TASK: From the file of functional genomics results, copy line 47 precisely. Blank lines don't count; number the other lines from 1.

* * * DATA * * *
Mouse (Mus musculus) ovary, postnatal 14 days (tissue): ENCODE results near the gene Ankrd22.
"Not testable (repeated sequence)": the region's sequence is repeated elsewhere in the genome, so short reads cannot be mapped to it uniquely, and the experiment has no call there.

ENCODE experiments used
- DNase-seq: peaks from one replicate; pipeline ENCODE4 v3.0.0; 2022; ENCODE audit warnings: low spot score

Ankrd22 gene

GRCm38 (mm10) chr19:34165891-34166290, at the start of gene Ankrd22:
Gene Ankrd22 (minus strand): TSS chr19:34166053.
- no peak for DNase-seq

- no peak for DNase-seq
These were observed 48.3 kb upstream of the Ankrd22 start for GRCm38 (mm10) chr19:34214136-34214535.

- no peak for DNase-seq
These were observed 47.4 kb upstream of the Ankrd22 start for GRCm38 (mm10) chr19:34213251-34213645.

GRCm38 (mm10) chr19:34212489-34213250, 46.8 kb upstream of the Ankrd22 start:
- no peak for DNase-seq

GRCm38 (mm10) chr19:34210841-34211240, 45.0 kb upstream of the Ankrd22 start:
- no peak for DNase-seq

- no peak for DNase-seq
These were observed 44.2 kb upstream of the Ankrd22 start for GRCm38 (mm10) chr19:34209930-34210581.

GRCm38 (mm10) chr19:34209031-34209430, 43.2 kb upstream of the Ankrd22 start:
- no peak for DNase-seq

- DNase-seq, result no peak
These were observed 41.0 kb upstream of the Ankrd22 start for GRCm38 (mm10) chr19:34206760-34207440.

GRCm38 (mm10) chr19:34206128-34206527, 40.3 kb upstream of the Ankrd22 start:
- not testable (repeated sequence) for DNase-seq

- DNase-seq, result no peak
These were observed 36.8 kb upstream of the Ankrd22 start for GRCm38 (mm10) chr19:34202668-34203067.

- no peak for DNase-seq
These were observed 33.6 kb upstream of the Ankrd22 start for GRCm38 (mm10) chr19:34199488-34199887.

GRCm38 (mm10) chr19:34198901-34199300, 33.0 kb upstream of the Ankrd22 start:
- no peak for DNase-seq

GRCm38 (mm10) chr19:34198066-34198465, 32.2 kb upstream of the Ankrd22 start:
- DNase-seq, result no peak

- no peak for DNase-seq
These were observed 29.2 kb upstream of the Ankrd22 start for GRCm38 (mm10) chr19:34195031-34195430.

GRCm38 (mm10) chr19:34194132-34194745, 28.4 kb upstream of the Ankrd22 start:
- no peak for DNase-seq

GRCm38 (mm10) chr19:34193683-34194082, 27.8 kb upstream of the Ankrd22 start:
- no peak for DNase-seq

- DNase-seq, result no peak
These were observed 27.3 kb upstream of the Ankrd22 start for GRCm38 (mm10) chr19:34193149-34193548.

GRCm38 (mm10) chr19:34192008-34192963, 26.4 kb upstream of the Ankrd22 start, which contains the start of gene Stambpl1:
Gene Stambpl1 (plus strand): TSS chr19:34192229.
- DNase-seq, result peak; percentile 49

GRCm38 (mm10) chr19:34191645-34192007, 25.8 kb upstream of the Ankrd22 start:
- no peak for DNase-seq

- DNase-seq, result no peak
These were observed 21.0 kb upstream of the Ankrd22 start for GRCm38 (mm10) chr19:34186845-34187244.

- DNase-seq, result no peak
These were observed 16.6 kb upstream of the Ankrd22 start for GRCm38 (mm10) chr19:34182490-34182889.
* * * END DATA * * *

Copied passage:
These were observed 21.0 kb upstream of the Ankrd22 start for GRCm38 (mm10) chr19:34186845-34187244.